13. Shawn Kelley, RHP, Austin Peay - Though at a small school, Kelley posted big-time numbers as the ace of the Austin Peay staff. Outside of Aumont, Kelley is as good or better as any of the pitchers the M's drafted before him. He came on really strong this year, and I think he should have gone a couple rounds higher than this. This was a real nice pick.
14. Brandon McKerney, RHP, Washington - It's nice to see the M's stay local, but McKerney was not a good pick. His ERA was over 6.00 out of the bullpen, and there really is no redeeming quality in his statline. Only a die-hard Huskies fan could find this pick acceptable.
15. Keith Meyer, RHP, Duquesne - I seriously wonder if the M's just checked out for about 10 minutes or so, because the followed up picking McKerney by picking an even worse pitcher in Keith Meyer. Meyer posted a 7.00 ERA out of the Duquesne bullpen, and there is no statistic that holds any promise for the guy's future. In fact, Duquesne hadn't had anyone drafted since 2004, so why were the Mariners even considering someone mired in middle relief on this college team? This pick makes even less sense than the last one.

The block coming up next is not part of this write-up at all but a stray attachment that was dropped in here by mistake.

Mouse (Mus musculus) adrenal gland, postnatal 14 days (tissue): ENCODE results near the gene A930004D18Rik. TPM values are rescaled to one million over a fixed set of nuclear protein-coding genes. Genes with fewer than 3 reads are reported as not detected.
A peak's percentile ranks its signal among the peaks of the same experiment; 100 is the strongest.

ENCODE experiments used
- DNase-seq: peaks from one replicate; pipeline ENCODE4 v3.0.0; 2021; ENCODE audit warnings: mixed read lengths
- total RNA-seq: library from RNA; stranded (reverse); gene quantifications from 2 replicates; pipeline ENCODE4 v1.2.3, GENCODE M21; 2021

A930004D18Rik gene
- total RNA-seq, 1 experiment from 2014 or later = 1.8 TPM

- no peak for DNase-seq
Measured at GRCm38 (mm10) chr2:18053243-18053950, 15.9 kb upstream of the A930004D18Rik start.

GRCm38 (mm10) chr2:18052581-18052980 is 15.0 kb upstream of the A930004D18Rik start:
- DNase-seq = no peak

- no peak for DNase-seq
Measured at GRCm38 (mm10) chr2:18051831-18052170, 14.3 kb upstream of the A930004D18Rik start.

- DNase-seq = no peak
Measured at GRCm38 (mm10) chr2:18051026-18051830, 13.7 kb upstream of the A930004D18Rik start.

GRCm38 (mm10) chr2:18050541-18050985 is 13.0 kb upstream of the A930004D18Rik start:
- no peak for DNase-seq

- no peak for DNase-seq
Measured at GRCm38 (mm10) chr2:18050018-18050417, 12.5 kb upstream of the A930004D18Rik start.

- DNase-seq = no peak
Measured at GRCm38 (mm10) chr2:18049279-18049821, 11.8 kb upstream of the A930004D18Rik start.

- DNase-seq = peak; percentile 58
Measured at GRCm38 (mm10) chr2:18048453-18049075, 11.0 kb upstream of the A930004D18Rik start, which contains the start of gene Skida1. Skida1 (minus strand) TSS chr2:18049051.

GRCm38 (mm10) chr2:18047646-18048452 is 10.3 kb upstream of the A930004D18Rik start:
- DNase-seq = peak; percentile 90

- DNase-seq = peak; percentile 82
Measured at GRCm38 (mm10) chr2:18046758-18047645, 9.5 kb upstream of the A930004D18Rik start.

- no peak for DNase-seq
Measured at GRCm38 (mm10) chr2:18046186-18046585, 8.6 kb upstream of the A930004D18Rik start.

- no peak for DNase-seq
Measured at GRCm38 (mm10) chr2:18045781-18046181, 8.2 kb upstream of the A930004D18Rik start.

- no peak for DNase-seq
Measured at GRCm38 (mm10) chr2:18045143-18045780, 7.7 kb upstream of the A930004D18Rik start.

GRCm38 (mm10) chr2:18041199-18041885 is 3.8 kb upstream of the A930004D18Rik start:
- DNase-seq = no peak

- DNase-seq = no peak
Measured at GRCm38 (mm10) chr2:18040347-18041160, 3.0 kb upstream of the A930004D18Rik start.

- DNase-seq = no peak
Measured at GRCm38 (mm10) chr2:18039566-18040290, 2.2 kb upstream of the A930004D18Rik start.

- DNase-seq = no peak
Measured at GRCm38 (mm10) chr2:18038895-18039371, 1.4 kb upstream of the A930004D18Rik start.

16. Colin Buckborough, RHP, Stamford Collegiate (HS) - Buckbourogh is a pretty impressive physical specimen that will continue to grow and develop. High school players picked this late don't usually sign, so this is likely a player that is going off to college somewhere that the M's hold little hope of actually signing.
17. Ryan Rodriguez, RHP, Nevada - Rodriguez was a workhouse for the Wolfpack this season, and put together a very fine year in every statistical category. Though he didn't play in a power conference, he should have gone higher. I think he has potential as a starter, which can't be said of many pitchers taken this late.
18. Guy Welsh, 3B, UNC-Greensboro - Playing in the Southern conference, Welsh showed good hitting ability and solid plate discipline. More power would have been nice, but if he had hit more homers he would not have been available at this pick.
19. Roberto Mena, SS, Tampa - I tried to find more information on this guy, but the University of Tampa website wouldn't cooperate at all. He's from a small school and he didn't show up in the hitter's database I built while finding my 25 Guys the M's Should Be Looking At list, so I'm guessing he's not much of a hitter but has flashed some fielding ability. That's purely a guess though.